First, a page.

Based on this testimony the ALJ concluded that appellant's benefits were properly terminated. The ALJ found that: (1) the father paid $15 per week in support and these payments were current; (2) the father visited the child daily; and (3) the father and the appellant were having a "continuing relationship." He concluded that termination was proper because the child was "not deprived of parental support and care."

On this appeal we are required to determine whether, under the facts and circumstances of this case, appellant's AFDC benefits were properly terminated. For reasons set forth below we hold that the benefits were improperly terminated.

Appellant states that "[i]t has been well established that eligibility under the AFDC must be measured by federal standards." This, of course, is axiomatic. If a state AFDC regulation conflicts with a federal standard, that regulation is invalid

under the supremacy clause. Carleson v. Remillard, 406 U.S. 598, 600-603, 92 S. Ct. 1932, 1934-1935, 32 L. Ed. 2d 352 (1972). If New Jersey disagrees with the manner in which the federal government has established eligibility criteria for AFDC and the manner in which these standards are applied, it must take its grievances to Congress, not apply those regulations in conformity with its own policy. King v. Smith, 392 U.S. 309, 333, 88 S. Ct. 2128, 2141, 20 L. Ed. 2d 1118 (1968). This State must conform its AFDC program to the federal scheme. Essex Cty. Welfare Bd. v. Dept. of Inst. and Agencies, 139 N.J. Super. 47, 50 (App.Div.1976); see 42 U.S.C. ยง 601, et seq.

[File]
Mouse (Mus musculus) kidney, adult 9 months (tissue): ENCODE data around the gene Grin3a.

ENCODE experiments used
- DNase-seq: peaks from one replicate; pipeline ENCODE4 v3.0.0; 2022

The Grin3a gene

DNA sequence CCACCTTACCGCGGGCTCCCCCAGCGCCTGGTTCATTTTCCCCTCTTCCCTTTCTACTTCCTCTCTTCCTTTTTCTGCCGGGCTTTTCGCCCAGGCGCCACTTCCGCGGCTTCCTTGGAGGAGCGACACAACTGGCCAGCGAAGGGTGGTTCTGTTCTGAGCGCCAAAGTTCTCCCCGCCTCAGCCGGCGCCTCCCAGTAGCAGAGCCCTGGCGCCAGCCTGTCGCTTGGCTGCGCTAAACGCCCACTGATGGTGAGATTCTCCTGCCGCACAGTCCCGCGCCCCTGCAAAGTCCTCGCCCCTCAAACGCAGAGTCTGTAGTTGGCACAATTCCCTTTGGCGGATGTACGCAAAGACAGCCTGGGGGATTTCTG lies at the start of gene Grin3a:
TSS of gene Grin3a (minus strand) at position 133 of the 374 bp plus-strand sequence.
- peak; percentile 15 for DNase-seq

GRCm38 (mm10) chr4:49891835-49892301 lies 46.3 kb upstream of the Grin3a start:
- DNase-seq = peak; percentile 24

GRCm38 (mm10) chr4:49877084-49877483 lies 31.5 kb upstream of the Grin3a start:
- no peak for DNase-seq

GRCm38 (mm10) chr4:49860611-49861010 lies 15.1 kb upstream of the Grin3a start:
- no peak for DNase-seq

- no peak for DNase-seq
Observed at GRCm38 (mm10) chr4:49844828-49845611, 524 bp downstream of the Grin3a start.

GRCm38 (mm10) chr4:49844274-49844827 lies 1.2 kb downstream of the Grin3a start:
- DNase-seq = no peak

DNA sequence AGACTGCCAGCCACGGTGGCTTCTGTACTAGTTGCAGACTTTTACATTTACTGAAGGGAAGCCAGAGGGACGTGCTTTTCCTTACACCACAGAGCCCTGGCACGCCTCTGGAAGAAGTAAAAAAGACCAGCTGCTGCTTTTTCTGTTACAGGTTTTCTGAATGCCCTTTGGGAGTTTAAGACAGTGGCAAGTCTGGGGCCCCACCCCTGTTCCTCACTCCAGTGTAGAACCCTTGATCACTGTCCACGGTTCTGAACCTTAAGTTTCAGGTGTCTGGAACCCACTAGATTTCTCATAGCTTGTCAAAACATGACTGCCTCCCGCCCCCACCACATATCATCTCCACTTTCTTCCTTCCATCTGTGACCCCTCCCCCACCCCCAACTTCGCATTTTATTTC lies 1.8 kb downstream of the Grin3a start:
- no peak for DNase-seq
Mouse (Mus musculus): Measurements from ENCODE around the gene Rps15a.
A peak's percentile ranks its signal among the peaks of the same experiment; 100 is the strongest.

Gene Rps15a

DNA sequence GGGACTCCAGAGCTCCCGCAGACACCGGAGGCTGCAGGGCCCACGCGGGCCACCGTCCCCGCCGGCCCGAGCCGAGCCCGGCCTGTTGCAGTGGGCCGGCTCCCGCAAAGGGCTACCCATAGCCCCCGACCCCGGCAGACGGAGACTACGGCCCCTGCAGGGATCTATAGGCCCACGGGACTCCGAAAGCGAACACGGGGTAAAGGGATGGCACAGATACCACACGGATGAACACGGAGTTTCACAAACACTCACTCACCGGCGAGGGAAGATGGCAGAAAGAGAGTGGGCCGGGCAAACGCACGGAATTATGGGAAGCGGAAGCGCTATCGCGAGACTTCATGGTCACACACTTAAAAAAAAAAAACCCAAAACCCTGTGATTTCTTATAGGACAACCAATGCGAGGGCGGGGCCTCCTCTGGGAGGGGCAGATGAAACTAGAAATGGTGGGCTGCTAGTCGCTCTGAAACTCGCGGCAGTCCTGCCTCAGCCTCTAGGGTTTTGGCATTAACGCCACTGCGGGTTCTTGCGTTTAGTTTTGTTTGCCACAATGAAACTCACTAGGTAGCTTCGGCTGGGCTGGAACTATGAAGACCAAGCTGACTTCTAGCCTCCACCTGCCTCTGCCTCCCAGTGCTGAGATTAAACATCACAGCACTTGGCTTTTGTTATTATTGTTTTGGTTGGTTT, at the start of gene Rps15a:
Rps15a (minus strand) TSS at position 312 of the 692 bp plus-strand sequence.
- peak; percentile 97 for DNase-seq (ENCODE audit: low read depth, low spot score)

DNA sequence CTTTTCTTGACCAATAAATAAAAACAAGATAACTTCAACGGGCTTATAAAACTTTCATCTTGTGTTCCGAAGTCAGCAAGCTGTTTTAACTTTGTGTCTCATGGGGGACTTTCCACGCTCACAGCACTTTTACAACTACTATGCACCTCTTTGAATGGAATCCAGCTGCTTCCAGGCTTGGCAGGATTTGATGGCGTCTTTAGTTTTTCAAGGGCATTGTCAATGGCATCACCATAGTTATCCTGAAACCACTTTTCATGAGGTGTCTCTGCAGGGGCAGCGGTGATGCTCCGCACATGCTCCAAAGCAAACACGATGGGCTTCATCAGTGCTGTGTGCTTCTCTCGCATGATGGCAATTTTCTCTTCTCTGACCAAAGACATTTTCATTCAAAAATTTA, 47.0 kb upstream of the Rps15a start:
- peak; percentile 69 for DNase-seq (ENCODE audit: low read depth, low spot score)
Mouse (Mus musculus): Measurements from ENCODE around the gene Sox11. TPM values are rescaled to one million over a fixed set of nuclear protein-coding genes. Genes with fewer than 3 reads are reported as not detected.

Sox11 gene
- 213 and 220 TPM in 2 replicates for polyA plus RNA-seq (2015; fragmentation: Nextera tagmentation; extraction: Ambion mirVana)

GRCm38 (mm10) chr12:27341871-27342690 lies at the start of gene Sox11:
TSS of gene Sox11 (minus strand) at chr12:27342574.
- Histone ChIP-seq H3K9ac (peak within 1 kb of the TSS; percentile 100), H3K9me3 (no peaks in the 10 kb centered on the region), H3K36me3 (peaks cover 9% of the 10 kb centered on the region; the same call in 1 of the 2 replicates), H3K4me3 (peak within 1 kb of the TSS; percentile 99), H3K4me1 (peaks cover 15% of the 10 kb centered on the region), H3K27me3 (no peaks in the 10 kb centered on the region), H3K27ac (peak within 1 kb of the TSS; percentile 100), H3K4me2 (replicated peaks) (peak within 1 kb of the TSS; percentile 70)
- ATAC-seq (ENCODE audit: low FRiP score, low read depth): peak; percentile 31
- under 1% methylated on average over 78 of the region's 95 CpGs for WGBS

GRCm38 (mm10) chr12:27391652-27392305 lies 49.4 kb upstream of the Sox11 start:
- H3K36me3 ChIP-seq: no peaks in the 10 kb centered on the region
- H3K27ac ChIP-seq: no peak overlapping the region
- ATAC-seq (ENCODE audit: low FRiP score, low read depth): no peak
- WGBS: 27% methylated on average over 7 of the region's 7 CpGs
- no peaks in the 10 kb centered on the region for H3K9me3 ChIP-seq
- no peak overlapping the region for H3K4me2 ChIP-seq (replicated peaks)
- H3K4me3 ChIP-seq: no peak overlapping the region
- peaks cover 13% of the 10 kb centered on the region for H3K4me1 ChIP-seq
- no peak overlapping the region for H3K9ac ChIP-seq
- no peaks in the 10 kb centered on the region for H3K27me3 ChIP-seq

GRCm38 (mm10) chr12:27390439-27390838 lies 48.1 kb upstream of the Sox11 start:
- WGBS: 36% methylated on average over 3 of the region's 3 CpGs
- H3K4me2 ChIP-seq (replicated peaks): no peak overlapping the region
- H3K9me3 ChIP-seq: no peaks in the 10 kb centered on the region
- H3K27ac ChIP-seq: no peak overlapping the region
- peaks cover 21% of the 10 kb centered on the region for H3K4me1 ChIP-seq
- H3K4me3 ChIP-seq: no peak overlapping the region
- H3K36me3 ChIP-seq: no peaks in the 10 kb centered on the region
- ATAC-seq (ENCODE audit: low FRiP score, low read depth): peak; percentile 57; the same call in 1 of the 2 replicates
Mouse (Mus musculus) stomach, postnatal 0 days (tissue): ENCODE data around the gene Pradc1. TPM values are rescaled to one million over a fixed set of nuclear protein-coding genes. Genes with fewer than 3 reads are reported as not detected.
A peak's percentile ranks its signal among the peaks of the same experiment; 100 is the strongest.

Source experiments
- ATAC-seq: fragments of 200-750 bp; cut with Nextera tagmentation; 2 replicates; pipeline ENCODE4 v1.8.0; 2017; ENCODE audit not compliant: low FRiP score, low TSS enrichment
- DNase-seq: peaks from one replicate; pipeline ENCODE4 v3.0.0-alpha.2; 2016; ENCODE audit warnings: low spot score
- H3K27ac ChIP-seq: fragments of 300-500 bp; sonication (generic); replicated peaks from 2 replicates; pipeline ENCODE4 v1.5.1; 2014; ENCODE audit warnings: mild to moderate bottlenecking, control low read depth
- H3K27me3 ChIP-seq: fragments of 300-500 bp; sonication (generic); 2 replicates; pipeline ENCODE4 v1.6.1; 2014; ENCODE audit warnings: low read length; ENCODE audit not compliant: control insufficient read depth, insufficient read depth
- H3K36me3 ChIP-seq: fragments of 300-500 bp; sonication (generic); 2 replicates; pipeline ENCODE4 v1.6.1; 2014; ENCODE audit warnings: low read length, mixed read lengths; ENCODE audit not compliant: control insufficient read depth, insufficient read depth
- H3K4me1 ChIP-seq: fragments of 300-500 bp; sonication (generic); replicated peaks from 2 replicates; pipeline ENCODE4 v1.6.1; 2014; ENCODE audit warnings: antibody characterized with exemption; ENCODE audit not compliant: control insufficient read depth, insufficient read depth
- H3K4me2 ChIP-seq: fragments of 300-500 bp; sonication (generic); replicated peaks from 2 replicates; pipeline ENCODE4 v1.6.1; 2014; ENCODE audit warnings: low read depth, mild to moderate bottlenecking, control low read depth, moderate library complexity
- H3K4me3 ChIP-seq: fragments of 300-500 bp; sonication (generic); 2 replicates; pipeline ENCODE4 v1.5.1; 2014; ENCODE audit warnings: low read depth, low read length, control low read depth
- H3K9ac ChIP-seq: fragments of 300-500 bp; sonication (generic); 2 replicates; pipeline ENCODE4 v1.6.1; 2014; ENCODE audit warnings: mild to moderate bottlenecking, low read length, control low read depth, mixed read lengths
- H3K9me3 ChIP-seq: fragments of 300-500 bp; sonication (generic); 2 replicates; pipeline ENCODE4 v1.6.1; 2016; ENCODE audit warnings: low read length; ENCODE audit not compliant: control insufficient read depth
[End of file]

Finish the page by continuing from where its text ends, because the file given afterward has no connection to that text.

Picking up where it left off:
Appellant contends that the Department interprets and applies the State regulations so as to undermine the purpose and intent of the Social Security Act. She charges that the Department's test for determining whether there is continued absence of a parent is based merely on whether the opportunity to exercise parental responsibility exists.

This court has recently held, contrary to the Department's contention, that Eligibility for AFDC Benefits, N.J.A.C. 10:81-2.7(d), is not determined on the basis of whether an absent parent has the opportunity to exercise parental responsibility irrespective of the parent's physical presence in the home. Simone v. State, 191 N.J. Super. 228, 233 (App.Div.1983). The regulation expressly directs that continued absence of the parent from the home constitutes deprivation of parental support or care, without any qualification respecting the opportunity of the parent to exercise responsibility regardless of the absence. Ibid.

The Department contends that the narrow issue is whether the child is "deprived" within the meaning of the AFDC legislation. It concludes that this court's review is limited to ascertaining whether the agency decision is based upon sufficient credible evidence in the record as a whole. "Since the father lives nearby and visits frequently to play with the child," it maintains that "he can be counted upon should she or the child

need his assistance for any reason." The father's "daily presence in the home coupled with the care and support he has shown to the child . . . negate a finding either that his absence interrupts his role as a provider of 'maintenance, physical care, or guidance' for the ...